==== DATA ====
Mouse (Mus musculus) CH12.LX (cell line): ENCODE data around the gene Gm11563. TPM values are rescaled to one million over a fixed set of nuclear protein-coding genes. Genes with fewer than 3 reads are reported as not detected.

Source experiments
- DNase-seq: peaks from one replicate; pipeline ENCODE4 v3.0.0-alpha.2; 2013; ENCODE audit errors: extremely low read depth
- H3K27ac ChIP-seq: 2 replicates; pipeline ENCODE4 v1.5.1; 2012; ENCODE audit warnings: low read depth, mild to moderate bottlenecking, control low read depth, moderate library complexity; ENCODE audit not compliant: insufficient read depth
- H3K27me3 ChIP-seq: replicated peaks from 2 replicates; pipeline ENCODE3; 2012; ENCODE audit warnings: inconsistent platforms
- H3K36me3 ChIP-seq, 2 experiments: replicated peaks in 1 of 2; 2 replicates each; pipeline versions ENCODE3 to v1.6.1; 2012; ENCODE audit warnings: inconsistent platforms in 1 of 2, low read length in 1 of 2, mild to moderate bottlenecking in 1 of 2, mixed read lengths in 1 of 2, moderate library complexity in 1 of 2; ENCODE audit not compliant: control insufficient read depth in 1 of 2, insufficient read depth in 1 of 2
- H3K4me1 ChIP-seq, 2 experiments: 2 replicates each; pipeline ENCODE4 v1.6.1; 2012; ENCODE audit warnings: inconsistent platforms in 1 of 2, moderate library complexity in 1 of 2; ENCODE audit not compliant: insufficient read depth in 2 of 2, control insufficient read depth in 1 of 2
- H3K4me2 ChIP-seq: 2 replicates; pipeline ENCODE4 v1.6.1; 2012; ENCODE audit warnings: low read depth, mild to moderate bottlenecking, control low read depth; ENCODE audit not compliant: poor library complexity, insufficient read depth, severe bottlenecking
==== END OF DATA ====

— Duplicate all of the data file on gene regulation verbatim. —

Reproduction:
Mouse (Mus musculus) CH12.LX (cell line): ENCODE data around the gene Gm11563. TPM values are rescaled to one million over a fixed set of nuclear protein-coding genes. Genes with fewer than 3 reads are reported as not detected.

Source experiments
- DNase-seq: peaks from one replicate; pipeline ENCODE4 v3.0.0-alpha.2; 2013; ENCODE audit errors: extremely low read depth
- H3K27ac ChIP-seq: 2 replicates; pipeline ENCODE4 v1.5.1; 2012; ENCODE audit warnings: low read depth, mild to moderate bottlenecking, control low read depth, moderate library complexity; ENCODE audit not compliant: insufficient read depth
- H3K27me3 ChIP-seq: replicated peaks from 2 replicates; pipeline ENCODE3; 2012; ENCODE audit warnings: inconsistent platforms
- H3K36me3 ChIP-seq, 2 experiments: replicated peaks in 1 of 2; 2 replicates each; pipeline versions ENCODE3 to v1.6.1; 2012; ENCODE audit warnings: inconsistent platforms in 1 of 2, low read length in 1 of 2, mild to moderate bottlenecking in 1 of 2, mixed read lengths in 1 of 2, moderate library complexity in 1 of 2; ENCODE audit not compliant: control insufficient read depth in 1 of 2, insufficient read depth in 1 of 2
- H3K4me1 ChIP-seq, 2 experiments: 2 replicates each; pipeline ENCODE4 v1.6.1; 2012; ENCODE audit warnings: inconsistent platforms in 1 of 2, moderate library complexity in 1 of 2; ENCODE audit not compliant: insufficient read depth in 2 of 2, control insufficient read depth in 1 of 2
- H3K4me2 ChIP-seq: 2 replicates; pipeline ENCODE4 v1.6.1; 2012; ENCODE audit warnings: low read depth, mild to moderate bottlenecking, control low read depth; ENCODE audit not compliant: poor library complexity, insufficient read depth, severe bottlenecking